2017 Year-end Tax Planning for Individuals

November 2017


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For many, individual income taxes are one of the largest annual expenditures. BDO’s annual Year-End Tax Planning Letter provides opportunities for individuals to consider in order to reduce or defer their annual tax obligation. The 2017 Tax Letter discusses current legislation, proposed tax reform, retirement plan distributions, and stock options among some of the considerations for individual year-end tax planning.


Proposed Tax Reform Updates

Tax Reform’s Impact on Individual Taxpayers

On December 2, 2017, the Senate approved their proposed tax bill after making several last-minute modifications. The new provisions of most interest to individual taxpayers are as follows:
  1. Small Business and Partnerships: The Senate increased the deduction available to taxpayers with income from partnerships, S corporations, and sole proprietorships. Accordingly, the Senate plan generally permits taxpayers to deduct 23 percent of the taxpayer’s domestic qualified business income. The deduction is limited to 50 percent of the qualified business’ W-2 wages. However, the wage limitation does not apply to taxpayers with taxable income below $250,000 ($500,000 in the case of joint filers). The deduction is not available to trusts or estates. Further, a 23 percent deduction is also available for qualified REIT dividends and qualified publicly traded partnership income received by the taxpayer.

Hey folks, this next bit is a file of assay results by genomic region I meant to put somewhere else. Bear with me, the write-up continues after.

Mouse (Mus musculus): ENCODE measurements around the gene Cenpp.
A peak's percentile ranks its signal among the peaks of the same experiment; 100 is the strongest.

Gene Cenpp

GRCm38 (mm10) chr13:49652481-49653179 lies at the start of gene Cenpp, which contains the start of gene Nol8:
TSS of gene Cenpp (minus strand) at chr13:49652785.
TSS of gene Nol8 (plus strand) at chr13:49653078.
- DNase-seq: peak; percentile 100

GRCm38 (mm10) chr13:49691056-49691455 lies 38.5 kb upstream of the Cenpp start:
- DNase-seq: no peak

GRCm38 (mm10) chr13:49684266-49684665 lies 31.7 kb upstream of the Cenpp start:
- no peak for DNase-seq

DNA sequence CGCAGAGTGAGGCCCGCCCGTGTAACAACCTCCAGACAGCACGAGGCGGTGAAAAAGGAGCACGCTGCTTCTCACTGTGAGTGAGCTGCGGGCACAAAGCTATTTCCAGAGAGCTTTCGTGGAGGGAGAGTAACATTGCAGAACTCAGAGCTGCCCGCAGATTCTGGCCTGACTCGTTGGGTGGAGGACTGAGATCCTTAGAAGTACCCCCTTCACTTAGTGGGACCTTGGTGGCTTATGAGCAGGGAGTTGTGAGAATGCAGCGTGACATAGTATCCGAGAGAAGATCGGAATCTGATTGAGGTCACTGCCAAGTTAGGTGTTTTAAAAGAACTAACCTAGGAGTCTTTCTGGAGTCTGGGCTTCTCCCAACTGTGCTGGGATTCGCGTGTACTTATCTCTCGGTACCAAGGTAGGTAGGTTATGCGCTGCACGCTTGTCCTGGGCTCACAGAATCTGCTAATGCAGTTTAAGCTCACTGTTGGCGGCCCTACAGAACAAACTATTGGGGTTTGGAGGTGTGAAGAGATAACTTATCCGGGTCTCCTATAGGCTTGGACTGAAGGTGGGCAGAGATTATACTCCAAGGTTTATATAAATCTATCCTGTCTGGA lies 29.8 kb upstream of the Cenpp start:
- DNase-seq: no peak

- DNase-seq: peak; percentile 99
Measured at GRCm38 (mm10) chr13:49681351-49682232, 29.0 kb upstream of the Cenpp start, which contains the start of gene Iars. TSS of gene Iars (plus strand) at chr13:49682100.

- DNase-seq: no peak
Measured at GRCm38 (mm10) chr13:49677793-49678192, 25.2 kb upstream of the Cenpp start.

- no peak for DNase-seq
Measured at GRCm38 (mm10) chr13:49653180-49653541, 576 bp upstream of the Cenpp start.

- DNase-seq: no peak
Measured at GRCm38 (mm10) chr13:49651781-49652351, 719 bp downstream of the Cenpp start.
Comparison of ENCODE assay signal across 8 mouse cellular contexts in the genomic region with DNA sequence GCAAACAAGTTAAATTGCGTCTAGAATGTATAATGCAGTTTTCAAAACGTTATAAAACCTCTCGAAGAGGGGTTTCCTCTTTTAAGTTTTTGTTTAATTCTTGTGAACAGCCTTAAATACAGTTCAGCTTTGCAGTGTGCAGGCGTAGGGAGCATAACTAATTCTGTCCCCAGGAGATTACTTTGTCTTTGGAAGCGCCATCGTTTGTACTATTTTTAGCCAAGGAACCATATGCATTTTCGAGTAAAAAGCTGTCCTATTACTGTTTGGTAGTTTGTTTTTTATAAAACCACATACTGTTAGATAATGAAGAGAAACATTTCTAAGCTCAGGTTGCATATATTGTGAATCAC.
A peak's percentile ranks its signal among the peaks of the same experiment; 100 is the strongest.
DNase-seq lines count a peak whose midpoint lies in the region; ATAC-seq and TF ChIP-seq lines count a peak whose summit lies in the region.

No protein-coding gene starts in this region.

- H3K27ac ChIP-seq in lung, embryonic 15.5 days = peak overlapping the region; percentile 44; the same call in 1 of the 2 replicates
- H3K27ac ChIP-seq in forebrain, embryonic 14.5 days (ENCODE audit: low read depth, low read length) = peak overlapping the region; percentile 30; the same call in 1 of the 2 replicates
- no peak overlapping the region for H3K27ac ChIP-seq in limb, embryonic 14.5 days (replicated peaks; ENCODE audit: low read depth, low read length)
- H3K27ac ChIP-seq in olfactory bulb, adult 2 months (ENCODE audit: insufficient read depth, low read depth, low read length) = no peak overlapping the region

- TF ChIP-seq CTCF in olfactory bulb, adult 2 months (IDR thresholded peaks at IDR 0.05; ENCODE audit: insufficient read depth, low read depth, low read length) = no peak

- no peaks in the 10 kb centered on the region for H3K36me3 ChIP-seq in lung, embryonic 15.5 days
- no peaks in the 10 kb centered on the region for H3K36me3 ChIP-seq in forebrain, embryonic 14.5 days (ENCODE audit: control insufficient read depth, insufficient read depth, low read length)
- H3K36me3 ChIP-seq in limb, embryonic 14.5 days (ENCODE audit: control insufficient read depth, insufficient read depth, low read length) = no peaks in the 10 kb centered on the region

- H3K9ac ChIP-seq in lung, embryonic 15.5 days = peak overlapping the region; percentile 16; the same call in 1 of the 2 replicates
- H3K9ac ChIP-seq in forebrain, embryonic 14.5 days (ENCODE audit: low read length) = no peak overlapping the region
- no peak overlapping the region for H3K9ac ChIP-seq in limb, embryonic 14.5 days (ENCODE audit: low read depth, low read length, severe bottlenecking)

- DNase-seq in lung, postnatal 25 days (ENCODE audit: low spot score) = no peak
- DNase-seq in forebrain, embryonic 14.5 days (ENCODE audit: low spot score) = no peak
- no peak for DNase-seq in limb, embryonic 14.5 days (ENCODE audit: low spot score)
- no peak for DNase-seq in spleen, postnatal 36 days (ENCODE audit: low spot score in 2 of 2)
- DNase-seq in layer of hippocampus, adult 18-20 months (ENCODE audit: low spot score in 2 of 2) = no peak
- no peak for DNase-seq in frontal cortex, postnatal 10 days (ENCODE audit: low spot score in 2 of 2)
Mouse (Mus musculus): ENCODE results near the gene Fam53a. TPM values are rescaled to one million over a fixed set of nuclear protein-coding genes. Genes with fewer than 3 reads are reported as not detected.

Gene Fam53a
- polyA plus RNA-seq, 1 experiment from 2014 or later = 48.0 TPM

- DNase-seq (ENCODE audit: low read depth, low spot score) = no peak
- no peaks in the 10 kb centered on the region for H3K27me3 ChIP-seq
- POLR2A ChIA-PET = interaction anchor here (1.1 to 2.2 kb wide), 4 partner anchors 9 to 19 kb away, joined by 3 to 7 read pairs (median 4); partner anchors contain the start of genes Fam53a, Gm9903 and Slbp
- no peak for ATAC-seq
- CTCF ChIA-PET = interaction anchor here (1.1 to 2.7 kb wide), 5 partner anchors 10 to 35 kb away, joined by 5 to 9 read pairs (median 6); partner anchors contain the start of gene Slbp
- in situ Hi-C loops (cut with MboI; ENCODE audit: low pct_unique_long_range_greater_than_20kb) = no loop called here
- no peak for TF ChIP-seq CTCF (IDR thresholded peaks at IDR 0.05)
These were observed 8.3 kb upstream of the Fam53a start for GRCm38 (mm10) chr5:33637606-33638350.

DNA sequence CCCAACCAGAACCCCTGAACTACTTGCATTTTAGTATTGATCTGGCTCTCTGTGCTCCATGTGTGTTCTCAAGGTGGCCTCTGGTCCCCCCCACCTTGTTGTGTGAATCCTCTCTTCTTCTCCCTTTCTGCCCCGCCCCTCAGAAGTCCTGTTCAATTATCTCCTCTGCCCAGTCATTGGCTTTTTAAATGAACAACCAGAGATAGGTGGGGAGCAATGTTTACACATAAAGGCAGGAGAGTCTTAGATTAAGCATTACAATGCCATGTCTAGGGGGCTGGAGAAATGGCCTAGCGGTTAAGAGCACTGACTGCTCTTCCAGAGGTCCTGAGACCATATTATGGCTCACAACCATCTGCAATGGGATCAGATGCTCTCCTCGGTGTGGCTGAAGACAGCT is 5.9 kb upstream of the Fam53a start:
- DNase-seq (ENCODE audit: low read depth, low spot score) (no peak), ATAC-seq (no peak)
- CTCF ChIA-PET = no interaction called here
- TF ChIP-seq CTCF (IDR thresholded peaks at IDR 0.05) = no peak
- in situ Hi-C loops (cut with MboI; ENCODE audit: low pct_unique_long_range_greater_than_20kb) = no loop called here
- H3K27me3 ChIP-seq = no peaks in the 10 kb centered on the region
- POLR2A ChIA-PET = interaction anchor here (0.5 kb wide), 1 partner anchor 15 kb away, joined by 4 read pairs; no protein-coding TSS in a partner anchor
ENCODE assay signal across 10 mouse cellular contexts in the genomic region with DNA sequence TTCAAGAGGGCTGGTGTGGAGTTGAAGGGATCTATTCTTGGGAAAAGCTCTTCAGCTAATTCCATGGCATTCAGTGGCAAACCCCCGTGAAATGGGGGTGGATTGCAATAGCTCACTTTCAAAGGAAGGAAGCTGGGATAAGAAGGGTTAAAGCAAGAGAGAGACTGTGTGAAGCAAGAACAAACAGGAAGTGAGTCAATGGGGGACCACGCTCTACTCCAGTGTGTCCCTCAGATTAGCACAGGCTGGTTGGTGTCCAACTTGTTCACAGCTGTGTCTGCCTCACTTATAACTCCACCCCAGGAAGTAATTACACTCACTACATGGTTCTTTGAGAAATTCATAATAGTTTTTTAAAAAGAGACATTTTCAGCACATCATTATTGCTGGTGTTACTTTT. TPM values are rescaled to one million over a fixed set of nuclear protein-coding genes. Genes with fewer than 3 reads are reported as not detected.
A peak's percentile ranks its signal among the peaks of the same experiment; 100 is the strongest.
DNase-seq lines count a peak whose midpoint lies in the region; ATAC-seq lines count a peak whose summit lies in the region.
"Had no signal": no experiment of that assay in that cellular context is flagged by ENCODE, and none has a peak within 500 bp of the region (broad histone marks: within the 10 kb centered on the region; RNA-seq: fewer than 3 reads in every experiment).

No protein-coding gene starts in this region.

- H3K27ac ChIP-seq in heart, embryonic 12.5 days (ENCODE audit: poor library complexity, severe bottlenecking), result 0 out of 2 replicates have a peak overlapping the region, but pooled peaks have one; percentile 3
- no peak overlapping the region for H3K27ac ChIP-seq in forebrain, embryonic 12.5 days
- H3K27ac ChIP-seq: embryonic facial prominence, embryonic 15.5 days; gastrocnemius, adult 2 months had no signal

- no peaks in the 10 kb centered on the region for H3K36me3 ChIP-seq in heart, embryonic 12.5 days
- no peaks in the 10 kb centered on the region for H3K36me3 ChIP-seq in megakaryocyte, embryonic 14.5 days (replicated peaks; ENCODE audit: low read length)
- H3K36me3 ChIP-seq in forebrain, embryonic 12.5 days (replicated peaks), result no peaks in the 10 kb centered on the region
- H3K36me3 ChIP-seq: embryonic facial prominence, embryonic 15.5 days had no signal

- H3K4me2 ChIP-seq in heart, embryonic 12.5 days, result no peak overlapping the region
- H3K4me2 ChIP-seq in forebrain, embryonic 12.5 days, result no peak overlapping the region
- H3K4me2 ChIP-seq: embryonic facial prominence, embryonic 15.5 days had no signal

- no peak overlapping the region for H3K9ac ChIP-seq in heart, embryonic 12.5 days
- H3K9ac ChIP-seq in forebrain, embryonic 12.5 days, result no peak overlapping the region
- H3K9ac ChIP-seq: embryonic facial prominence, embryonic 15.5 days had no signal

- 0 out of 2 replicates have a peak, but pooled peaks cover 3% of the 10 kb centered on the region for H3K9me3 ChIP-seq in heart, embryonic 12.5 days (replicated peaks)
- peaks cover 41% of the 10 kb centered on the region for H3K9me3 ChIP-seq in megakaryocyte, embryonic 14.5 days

1. Itemized Deductions: The final Senate proposal retained the deduction for property taxes but caps the deduction at $10,000 per year. The bill also temporarily lowered the adjusted gross income threshold for the medical expense deduction for all taxpayers who itemize their deductions, from 10 percent to 7.5 percent. The lower AGI threshold applies to taxable years beginning in 2017 and 2018.
  1. Alternative Minimum Tax: The Senate retained the AMT but increased the exemption amount to $109,400 for joint filers and surviving spouses; $70,300 for single filers and heads of households; and $54,700 for married filing separate filers. Estates and trusts exemption remains unchanged at $22,500. The exemption phases out if the taxpayer’s alternative minimum tax taxable income exceeds $208,400 for joint filers and surviving spouses; $156,300 for single filers and heads of households; and $104,200 for married filing separate filers. Phase out for estates and trusts remains unchanged and begins when alternative minimum tax taxable income exceeds $29,375.
Up next: The House and Senate will have to reconcile the differences in their bills before final legislation can be voted upon and passed.


Individual Tax Rates & Adjusted Brackets

House Proposed Bill 


Senate Proposed Bill



Tax planning for individuals also requires consideration of the tax consequences to any business conducted directly or indirectly by the individual owners. Accordingly, we suggest you also review our December Tax Letter entitled 2017 Year-End Tax Planning for Businesses.


Contact Us:

Matthew Becker
Managing Partner - Central Region
  Ron Martin
Managing Partner - Southwest Region

Joe Johnson
Managing Partner - West Region
  Chris Orella
Managing Partner - Northeast Region

Paul Heiselmann
Managing Partner - Southeast Region
  William Eisig
Managing Partner - Atlantic Region